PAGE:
“Amelie: A New Musical”

Susan Granger’s review of “Amelie: A New Musical” (Walter Kerr Theater)

 

“Amelie: A New Musical” is absolutely awful! Let me count the ways…

Based on Jean-Pierre Jeunet’s whimsical 2001 French film, starring Audrey Tatou, it’s about a young woman, Amelie Poulain, with a soaring imagination who feels compelled to do good deeds, confounding those around her.

“I can see the world I’m dreaming all around me,” sings Young Amelie (Savvy Crawford), raised in isolation by a coldly distant doctor father (Manoel Felciano), who suspects she has a heart condition, and an unloving mother (Alison Cimmmet), who’s killed by a suicidal man jumping from the top of Notre Dame Cathedral.

When she grows up, Amelie (Phillipa Soo) works in a Parisian café, surrounded by Montmartre eccentrics – plus Amelie’s nosy neighbor, Dufayel (Tony Sheldon), a fragile, elderly artist who repeatedly copies Renoir paintings.

Quirky Amelie is voyeuristically obsessed with the philanthropic nobility and tragic death of Princess Diana, which prompts a fantasy sequence as she’s serenaded by Elton John (Randy Blair).

Princess Di’s image prompts Amelie to do kind things- like returning lost ‘treasures’ and romantic match-making. Then there’s this sensitive fellow, Nino (Adam Chanler-Berat), a Pigalle porn shop clerk who collects strips of discarded snapshots from Metro station photo booths. And let’s not forget Amelie’s father’s garden gnome, who hooks up with a curvaceous stewardess and becomes a world traveler.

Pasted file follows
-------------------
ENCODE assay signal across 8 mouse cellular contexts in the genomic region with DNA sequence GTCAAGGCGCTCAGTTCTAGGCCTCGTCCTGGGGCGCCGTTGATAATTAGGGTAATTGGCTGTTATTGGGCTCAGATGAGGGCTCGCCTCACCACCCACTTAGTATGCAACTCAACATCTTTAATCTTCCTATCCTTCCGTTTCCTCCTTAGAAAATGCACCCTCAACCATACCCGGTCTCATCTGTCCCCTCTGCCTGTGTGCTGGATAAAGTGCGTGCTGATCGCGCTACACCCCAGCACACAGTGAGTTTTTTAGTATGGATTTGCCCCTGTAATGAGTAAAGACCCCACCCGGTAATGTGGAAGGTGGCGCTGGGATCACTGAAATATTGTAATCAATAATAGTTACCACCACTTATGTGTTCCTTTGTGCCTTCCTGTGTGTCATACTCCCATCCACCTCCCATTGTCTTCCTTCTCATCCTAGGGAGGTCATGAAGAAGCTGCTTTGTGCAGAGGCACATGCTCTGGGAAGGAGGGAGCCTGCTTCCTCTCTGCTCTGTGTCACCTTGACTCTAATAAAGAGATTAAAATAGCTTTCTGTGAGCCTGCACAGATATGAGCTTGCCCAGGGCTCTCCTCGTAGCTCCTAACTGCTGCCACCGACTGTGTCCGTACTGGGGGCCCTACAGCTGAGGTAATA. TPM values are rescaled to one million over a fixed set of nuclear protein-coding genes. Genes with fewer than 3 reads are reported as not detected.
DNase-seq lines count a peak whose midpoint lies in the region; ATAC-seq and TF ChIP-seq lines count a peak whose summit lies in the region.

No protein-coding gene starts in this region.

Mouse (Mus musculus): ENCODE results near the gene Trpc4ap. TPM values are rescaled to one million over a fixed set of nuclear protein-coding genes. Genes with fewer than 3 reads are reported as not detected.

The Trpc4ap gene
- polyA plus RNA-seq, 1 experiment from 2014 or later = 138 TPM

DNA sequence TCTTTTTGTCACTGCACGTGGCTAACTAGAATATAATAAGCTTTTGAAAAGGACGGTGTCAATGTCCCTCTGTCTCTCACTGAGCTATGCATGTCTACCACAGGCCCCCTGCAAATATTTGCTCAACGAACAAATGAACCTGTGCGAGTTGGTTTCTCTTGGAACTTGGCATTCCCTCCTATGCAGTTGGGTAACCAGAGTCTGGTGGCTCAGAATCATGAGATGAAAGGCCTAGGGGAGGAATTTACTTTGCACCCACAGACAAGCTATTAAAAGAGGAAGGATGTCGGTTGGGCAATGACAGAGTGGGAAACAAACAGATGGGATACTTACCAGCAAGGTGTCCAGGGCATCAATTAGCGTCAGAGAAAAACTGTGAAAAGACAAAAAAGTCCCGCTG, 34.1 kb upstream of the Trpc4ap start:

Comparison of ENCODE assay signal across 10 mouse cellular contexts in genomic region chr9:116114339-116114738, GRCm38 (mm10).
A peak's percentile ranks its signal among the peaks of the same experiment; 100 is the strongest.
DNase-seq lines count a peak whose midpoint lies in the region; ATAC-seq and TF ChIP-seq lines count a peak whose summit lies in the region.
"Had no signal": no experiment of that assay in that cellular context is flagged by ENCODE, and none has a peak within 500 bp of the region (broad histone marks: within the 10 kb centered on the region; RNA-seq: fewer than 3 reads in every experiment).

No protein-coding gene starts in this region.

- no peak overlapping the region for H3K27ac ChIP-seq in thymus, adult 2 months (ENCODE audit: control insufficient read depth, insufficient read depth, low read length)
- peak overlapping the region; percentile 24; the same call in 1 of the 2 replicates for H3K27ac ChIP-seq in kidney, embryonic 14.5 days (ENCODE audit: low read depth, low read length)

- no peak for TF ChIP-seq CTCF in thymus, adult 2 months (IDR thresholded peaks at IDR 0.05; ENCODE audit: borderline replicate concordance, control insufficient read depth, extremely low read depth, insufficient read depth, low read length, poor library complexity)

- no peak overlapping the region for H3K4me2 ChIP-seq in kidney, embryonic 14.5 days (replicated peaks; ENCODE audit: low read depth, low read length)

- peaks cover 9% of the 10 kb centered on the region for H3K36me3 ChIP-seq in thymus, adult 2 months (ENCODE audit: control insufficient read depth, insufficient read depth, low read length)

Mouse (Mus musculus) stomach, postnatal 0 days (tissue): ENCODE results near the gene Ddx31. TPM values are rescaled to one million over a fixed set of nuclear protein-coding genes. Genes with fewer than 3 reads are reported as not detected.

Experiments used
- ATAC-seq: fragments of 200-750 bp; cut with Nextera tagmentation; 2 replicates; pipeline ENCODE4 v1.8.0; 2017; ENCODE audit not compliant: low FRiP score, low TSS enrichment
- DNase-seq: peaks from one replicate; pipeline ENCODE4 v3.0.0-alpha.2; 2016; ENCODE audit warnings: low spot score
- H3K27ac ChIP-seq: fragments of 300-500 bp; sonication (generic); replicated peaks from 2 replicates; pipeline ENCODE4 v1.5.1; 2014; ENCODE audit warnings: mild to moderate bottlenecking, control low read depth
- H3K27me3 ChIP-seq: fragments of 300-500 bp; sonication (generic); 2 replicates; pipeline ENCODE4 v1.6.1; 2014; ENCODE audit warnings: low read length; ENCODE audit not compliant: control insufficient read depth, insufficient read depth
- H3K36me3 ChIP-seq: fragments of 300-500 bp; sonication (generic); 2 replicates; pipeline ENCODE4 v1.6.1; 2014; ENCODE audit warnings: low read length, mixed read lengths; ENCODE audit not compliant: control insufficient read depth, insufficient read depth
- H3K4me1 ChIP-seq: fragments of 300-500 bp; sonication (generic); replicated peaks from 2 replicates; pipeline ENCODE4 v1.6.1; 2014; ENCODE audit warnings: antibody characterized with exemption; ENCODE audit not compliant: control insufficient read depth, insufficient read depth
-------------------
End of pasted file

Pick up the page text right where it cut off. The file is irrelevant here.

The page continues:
Ineptly adapted by Craig Lucas with charmless, derivative music by Daniel Messe and inanely rhyming lyrics by Nathan Tysen, it’s awkwardly directed by Pam McKinnon, who drenches everything with a cloying, artificial cuteness, and frenetically choreographed by Sam Pinkleton.

Waifish Phillipa Soo, who originally played Eliza in “Hamilton,” has a lovely, lilting voice; too bad it’s wasted on this drivel.

As a friend once cautioned me about a dreadful show, “Don’t even walk by the theater because it might start to rain and you’d duck in for cover” – and be trapped for an hour and 40 minutes – without an intermission. Revered New York Times critic Walter Kerr must be spinning in his grave!